Are you a Hamilton fan? Did you just hear Lin Manuel Miranda channeled before your very senses? Inspired by that musical and Miranda’s message of tolerance, Sam pastiched in his style “Big Pun” (using excessive internal rhyme). Sam consciously referred to his own white privilege, remembering that the artist, Macklemore received heat for writing a song about “Black Lives Matter” from a white man’s perspective.

He took me through his writing process stating this rap began as several words that rhymed with discrimination (a word he closely associated with Trump) on a whiteboard in his bedroom from which he continued to brainstorm words until 3:00am when his rap was finally complete. As he crafted, he wanted to recognize that some of the attacks against Trump were blind and unwarranted, stating “that’s like when homophobia is fought with heterophobia.” He also however, was angry enough to write in a fashion that could be read as “A letter to President-Elect Trump” –but realizing his emotion was negatively impacting his writing, he scaled back in an effort to demonstrate the “civility politics should have.”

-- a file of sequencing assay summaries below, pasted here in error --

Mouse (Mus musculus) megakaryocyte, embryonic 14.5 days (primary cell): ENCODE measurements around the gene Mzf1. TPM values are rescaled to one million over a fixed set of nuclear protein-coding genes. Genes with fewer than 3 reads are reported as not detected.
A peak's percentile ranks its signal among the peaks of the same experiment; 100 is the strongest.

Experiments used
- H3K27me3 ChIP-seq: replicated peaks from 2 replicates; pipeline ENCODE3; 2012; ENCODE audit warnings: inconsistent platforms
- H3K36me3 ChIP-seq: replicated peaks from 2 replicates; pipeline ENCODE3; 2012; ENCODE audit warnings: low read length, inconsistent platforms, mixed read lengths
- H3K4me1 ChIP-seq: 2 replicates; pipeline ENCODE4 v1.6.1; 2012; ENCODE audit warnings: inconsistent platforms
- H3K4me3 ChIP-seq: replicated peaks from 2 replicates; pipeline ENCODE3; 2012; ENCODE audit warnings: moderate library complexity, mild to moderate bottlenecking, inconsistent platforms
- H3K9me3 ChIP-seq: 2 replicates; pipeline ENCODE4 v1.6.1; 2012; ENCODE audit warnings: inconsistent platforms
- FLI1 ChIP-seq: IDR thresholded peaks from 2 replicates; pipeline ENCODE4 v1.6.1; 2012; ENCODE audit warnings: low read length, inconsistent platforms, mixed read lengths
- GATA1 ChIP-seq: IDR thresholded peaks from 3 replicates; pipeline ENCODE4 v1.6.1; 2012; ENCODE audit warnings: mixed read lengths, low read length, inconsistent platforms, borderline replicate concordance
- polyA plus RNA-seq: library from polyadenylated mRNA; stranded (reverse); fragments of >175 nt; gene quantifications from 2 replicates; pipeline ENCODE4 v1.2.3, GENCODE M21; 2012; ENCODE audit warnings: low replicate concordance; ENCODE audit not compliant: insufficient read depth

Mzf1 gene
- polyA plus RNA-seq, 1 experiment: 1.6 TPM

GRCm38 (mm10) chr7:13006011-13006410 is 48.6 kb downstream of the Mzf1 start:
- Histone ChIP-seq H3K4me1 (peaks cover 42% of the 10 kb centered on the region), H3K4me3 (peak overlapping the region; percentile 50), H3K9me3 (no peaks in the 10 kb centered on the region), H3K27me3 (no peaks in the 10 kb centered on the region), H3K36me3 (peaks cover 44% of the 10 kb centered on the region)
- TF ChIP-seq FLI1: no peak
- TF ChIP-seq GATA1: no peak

He hoped his rap could be a way to open a rational discussion with other students who disagree with him politically. And looking back on it, while Sam kept his message broad and didn’t delve deeply into specific facts, he realized his mission was not to change his friends’ minds. Because this is very difficult to do. He merely hoped this could get people talking. And talking it did.

After posting to Instagram and Facebook he received 400 and 600 views respectively as well as a litany of comments –many of which from teachers across the nation. Some shared his rap on their own social media pages while others asked his permission to use his rap as a model for the students in their own classrooms. Before posting, Sam conferenced via Twitter with Black Rights Matter activist, Tariq Toure and LGBT author, e. E. Charlton-Trujillo. G. Neri, Coretta Scott King award-winner of “Real Teen Fiction” got in on the fun, speaking with Charlton-Trujillo who in return emailed Sam her “edits” in verse.

This authentic experience Sam had: from feeling a passion that desperately needed an outlet of release, to his drafting process, to editing with real-life activists and authors, all concluding with popular publication to social media is a prime example of why we do what we do as English teachers. We teach students how to read and write, yes –but we teach them how to express themselves, how to navigate the world, and how to share their voice to the story.

Jason P. Augustowski, M.Ed.